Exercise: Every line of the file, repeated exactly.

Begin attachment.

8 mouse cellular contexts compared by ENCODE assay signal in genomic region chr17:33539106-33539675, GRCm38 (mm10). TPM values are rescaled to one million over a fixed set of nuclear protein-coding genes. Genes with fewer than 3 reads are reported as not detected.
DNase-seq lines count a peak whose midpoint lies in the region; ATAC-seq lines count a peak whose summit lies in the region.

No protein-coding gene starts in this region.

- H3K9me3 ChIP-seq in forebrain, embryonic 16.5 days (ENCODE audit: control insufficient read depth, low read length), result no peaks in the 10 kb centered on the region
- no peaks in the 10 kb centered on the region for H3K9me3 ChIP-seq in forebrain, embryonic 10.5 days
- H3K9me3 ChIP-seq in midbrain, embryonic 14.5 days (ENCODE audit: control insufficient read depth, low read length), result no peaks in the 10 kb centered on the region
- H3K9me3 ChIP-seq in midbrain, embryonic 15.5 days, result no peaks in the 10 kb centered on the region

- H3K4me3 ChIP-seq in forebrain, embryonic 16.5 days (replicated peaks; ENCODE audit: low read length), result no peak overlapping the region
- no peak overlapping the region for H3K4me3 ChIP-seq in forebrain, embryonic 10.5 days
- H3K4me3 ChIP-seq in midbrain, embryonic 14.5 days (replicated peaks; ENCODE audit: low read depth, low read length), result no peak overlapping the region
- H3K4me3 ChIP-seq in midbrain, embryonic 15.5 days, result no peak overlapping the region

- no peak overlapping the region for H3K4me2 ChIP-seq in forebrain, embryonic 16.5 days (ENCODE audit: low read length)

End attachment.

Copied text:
8 mouse cellular contexts compared by ENCODE assay signal in genomic region chr17:33539106-33539675, GRCm38 (mm10). TPM values are rescaled to one million over a fixed set of nuclear protein-coding genes. Genes with fewer than 3 reads are reported as not detected.
DNase-seq lines count a peak whose midpoint lies in the region; ATAC-seq lines count a peak whose summit lies in the region.

No protein-coding gene starts in this region.

- H3K9me3 ChIP-seq in forebrain, embryonic 16.5 days (ENCODE audit: control insufficient read depth, low read length), result no peaks in the 10 kb centered on the region
- no peaks in the 10 kb centered on the region for H3K9me3 ChIP-seq in forebrain, embryonic 10.5 days
- H3K9me3 ChIP-seq in midbrain, embryonic 14.5 days (ENCODE audit: control insufficient read depth, low read length), result no peaks in the 10 kb centered on the region
- H3K9me3 ChIP-seq in midbrain, embryonic 15.5 days, result no peaks in the 10 kb centered on the region

- H3K4me3 ChIP-seq in forebrain, embryonic 16.5 days (replicated peaks; ENCODE audit: low read length), result no peak overlapping the region
- no peak overlapping the region for H3K4me3 ChIP-seq in forebrain, embryonic 10.5 days
- H3K4me3 ChIP-seq in midbrain, embryonic 14.5 days (replicated peaks; ENCODE audit: low read depth, low read length), result no peak overlapping the region
- H3K4me3 ChIP-seq in midbrain, embryonic 15.5 days, result no peak overlapping the region

- no peak overlapping the region for H3K4me2 ChIP-seq in forebrain, embryonic 16.5 days (ENCODE audit: low read length)